Pinot Bistro Chef Steven MaryNow that it's fall, the crops we grow in our gardens -- and see at the farmers markets -- are beginning to change. I have to admit that it's always kind of sad to move away from the fun summer crops like tomatoes, peppers, cucumbers and melons on to the cole crops, which are grown in the cooler seasons and include cauliflower and broccoli. But a dish I recently had at Pinot Bistro in Studio City is changing my perception.

Pinot Bistro's Executive Chef Steven Mary (left) managed to turn the lowly cauliflower into an amazing risotto dish. Chef Mary offered it as part of his summer eating-healthy cooking class. Those interested in upcoming classes or Pinot Bistro's "day in the kitchen" program -- where guests can help prepare a five-course meal for up to seven friends -- can check their website. Chef Mary is a home gardener himself (he included some figs from his tree for one of our dishes) and also volunteers at the Los Angeles County Aboretum as part of their "Roots and Shoots" program, where Leigh Talmo teaches children how to plant and maintain an organic garden and Chef Mary helps them turn that produce into delicious food for their harvest party.

For those who would like to try their hand in turning cauliflower into a rich risotto, Chef Mary was kind enough to share his recipe. Enjoy!

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You Say Tomato, I Say Pesto Print E-mail
Written by Lori C. Aronsohn   

Lori green tomatoIt was a happy overcast and muddy day in March when I visited the Tomatomania event in Encino to browse the rows and rows of heirloom tomato seedlings. This was destined to be a great year for tomatoes at my little house in Valley Village. This year, rather than trying to coax seedlings to reach for the sky and bear luscious fruit confined inside large pots, I’d be spoiling my seedlings in a section of freshly turned soil beneath my kitchen window -- growing in the ground the way nature intended.

I purchased ten delightfully named, heirloom tomato seedlings. I included a “Jaune Flammee,” and a “Snow White.” A “Missouri Pink Love Apple” and an “Old German.” My mouth watered at the thought of plucking real tomatoes from my own garden that tasted like those I picked at roadside stands in Iowa as a young girl.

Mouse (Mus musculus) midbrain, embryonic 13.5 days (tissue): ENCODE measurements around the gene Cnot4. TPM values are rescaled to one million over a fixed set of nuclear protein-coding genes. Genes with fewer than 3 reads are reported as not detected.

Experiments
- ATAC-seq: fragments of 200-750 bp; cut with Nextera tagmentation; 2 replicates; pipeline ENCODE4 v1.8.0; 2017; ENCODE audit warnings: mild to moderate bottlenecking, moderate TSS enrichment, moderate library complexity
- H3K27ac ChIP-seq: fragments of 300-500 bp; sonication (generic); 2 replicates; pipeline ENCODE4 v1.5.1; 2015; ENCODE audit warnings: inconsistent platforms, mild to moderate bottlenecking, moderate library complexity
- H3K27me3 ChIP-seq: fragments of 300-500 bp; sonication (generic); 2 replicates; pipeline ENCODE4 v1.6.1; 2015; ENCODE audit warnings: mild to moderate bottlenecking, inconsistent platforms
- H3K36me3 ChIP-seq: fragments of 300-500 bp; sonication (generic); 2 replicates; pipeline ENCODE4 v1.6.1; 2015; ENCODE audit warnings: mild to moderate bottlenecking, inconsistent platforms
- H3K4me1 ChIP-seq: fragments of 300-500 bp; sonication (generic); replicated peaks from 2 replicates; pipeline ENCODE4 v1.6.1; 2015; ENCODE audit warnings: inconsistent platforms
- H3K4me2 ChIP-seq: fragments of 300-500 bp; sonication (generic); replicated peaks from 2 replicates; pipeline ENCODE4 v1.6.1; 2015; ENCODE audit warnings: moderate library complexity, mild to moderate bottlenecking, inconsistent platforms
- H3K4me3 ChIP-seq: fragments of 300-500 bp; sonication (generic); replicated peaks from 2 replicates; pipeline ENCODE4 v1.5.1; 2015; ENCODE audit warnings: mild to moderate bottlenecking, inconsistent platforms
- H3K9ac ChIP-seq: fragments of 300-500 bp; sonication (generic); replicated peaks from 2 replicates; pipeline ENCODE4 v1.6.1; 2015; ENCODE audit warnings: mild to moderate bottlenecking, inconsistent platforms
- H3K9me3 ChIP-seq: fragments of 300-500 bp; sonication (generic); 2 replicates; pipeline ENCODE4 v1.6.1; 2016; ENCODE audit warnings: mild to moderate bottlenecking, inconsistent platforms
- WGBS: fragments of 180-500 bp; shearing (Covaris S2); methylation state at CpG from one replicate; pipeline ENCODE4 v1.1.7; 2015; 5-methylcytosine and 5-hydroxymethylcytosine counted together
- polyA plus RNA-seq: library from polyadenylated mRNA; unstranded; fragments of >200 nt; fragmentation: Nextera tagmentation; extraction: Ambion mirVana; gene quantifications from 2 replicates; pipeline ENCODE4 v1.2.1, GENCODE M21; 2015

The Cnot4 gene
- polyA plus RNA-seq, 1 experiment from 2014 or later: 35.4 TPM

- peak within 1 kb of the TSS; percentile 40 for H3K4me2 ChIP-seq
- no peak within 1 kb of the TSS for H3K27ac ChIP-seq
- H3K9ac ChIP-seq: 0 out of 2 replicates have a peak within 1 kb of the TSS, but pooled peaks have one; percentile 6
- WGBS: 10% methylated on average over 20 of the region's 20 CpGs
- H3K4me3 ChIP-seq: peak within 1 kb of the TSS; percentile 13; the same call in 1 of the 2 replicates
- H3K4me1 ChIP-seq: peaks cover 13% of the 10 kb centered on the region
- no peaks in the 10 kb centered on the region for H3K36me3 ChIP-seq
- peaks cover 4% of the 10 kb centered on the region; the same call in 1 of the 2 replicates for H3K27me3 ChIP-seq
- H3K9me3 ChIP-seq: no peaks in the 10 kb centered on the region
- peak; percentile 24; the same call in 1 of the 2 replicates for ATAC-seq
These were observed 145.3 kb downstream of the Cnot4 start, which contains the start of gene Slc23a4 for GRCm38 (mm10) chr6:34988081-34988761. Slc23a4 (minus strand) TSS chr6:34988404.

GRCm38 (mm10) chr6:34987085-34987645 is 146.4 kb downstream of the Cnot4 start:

I fed my seedlings properly with tomato food. They soaked up the sun and sipped on water. And, boy did they grow! As they started to blossom, I put in a nice healthy basil plant and a chili pepper too, anticipating the delicious ways I would combine them to please my loved ones.

I set aside recipes to follow once the harvest was in, but the one recipe I would enjoy the most was quite simple. Fresh tomato, add a little salt, a little pepper, eat!!!

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Showing Celery a Little Respect at Cafe Pinot Print E-mail
Written by Ann Shepphird   

Cafe PinotCafe Pinot, offering a serene outdoor garden setting behind the public library in downtown Los Angeles, has launched a new farmers' market dinner menu. Inspired by Executive Chef Kevin Meehan's trips to the local farmers markets and their abundance of fresh local produce, the menus change weekly based on what is in season and include three courses for $39/person. A recent dinner included such highlights as an amuse bouche with ahi tuna, compressed cucumber and tomato mousse; a wild mushroom risotto; and John Dory butter basted with lemon verbena and served with cherry tomatoes and melon balls (never would have occurred to me to mix the two and I have to say it really worked).

What really impressed me, though, was what Chef Meehan managed to do with celery, a -- let's face it -- somewhat neglected vegetable when it comes to fine cuisine. He created a cold-smoked celery soup poured over an alfalfa-sprout nest and served with chevre and olive oil. Even better, he was kind enough to share the recipe (see below). A home gardener himself, Chef Meehan said that for fall, he's looking forward to growing Brussels sprouts, cabbage, kale, beets, chives (which he always grows and says he puts in everything) and tea-oriented herbs for his wife.